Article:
Wildflowers decorate the roadways in Texas
Bluebonnets growing in a big field between Marble Falls and Burnet, TX.
A single red Indian paintbrush in a field of bright blue bonnets.
Driving west from Lake Charles, LA., we entered Texas on Interstate 10, drove northwest to avoid Austin traffic and camped in the College Station/Bryan, TX area, home of Texas A & M University. Since we are not on a travel schedule, driving around the big cities is a luxury that we employ frequently to avoid traffic. Like most RV owners, we made the mistake of driving through Houston once before. That won’t happen again.
For the newcomers to this blog, we are traveling from Florida to Big Bend National Park in southwest Texas. Surprisingly, the speed limit on many Texas two lane roads was 70 miles per hour while most states adhere to 55 or 60 mph. However, we have been on Texas four lane roads where the speed limit was a whopping 80 miles per hour.
Texas, among other things, is known for its abundant springtime wildflower bloom and several varieties including daisies, Indian paintbrush and some bluebonnets were sporadically visible along the route. With luck, we hope to find an abundance of bluebonnets in a couple days in the Texas Hill County which northwest of Austin.
We are old enough to remember first lady Lady Bird Johnson’s successful campaign to beautify America, which included urging the planting of wildflowers along the nation’s highways. Nowhere that we have visited in this country, which includes all but a handful of states and with the exception of Alaska, equals the roadside wildflowers in Texas. Her efforts to beautify the highways through legislation was successful although the final bill was watered down considerably before it was passed by Congress.
Back on the highway the following morning, we are still dealing with nervous Heidi, our golden retriever traveling companion’s problem with road anxiety. Knowing we would be spending the night near Bryan, we phoned a nearby vet and made an appointment. The visit yielded some of those everything is beautiful pills and made traveling the next day a lot more comfortable for everyone. I swear she had a smile on her face.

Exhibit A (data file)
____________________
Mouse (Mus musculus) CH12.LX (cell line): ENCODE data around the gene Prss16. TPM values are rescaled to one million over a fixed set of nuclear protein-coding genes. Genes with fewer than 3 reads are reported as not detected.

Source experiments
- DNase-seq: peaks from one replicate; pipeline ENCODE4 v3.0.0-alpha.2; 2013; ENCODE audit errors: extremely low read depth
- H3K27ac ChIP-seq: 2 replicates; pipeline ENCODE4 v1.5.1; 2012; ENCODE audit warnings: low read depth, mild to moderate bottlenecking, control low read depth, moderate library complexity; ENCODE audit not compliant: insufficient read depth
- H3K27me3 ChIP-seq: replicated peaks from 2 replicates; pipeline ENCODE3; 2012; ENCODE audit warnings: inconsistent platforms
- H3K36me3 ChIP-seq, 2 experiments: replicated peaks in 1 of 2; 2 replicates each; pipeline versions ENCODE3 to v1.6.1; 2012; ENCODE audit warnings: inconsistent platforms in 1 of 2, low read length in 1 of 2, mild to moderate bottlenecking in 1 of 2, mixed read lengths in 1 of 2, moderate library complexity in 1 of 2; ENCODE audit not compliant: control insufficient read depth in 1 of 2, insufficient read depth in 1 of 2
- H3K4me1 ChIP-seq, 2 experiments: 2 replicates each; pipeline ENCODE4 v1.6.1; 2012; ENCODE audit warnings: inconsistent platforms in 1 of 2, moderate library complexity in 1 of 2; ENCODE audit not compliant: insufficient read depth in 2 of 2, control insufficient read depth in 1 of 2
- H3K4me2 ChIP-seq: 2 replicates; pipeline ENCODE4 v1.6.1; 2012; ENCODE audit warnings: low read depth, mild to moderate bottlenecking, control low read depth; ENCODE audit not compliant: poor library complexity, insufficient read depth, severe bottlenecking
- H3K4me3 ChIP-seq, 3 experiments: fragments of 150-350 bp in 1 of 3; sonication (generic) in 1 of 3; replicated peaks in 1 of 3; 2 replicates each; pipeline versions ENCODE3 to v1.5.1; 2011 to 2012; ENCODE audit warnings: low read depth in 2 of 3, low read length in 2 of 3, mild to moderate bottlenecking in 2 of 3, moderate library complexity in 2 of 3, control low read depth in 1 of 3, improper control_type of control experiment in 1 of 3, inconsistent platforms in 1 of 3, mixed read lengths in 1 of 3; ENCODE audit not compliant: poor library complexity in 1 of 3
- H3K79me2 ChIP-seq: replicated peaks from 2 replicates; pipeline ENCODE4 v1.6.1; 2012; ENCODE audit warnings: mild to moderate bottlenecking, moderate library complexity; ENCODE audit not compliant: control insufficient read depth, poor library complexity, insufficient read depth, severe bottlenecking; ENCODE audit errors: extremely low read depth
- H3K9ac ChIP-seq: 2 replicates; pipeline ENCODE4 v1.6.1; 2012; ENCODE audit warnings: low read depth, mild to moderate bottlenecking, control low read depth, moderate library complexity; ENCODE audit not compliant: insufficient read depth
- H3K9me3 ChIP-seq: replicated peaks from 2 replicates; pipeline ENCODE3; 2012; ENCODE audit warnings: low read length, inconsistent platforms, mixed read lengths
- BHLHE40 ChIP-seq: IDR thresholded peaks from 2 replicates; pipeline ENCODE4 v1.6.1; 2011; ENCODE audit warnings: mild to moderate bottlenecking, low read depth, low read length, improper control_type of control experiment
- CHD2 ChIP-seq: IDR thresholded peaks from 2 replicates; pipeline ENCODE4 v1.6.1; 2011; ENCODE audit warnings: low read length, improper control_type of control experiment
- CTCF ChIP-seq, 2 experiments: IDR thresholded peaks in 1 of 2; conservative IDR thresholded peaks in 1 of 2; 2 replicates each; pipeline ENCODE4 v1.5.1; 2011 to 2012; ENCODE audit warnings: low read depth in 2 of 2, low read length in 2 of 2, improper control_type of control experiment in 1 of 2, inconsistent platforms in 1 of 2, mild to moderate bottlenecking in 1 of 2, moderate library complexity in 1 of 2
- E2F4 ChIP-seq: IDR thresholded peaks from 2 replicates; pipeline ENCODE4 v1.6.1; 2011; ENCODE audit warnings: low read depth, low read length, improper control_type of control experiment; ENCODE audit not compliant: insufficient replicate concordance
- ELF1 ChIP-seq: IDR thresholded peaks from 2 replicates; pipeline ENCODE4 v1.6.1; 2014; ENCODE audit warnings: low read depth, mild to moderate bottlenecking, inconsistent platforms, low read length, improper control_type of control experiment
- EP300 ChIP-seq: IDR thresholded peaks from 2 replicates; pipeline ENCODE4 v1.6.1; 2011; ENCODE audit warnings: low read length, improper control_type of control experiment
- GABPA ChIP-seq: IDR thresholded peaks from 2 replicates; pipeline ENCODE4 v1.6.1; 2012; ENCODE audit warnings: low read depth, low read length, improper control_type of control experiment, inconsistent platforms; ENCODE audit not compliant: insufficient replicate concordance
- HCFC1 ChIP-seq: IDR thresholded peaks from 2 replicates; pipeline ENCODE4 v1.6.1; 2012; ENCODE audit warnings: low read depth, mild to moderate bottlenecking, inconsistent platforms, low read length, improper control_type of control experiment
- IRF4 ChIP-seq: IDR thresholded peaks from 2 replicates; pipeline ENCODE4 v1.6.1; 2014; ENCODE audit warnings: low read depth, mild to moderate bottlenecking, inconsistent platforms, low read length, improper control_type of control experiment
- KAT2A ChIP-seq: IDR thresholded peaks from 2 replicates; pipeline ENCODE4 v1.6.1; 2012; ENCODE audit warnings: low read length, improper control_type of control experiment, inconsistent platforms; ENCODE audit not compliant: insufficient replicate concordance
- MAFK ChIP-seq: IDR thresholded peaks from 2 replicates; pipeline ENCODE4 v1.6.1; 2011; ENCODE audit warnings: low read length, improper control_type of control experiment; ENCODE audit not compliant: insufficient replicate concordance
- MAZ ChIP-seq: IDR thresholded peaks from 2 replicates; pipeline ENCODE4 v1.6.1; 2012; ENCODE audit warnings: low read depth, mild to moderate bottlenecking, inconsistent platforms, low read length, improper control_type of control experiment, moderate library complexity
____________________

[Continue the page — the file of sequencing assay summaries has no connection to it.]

The campground we selected for overnighting near Bryan was in a nice secluded and quiet location, but treeless and not much grass. Since last summer’s trip to Alaska, we learned to appreciate campgrounds with water, electricity, sewer and green grass. Heidi jumps up and down when we overnight in a campground with a fenced-in grassed dog walk. Our 12,000 plus mile trip through northern Canada and Alaska yielded many overnight stops in dusty, gravel campgrounds, homegrown (generator) electricity, and no grass. The scenery, however, more than made up for the camping inconveniences.
On this trip we have been on the road from Florida eight days and will leave tomorrow for Leander, TX., which is about 20 miles northwest of Austin. After surviving the rain storm in Lake Charles, LA., it was a pleasure today to drive on smooth highways for about 300 miles under beautiful clear skies and mild, comfortable temperatures.
Having dependable wi-fi has also been a surprise in most of our campgrounds, so far. We know wi-fi and telephone signals will be negligible at Big Bend National Park.
We are traveling in a Class C 2015 Winnebago Aspect and pulling a tow car. To date we have logged more than 90,000 miles during the past eight years.
NEXT: Following the bluebonnet trail in Texas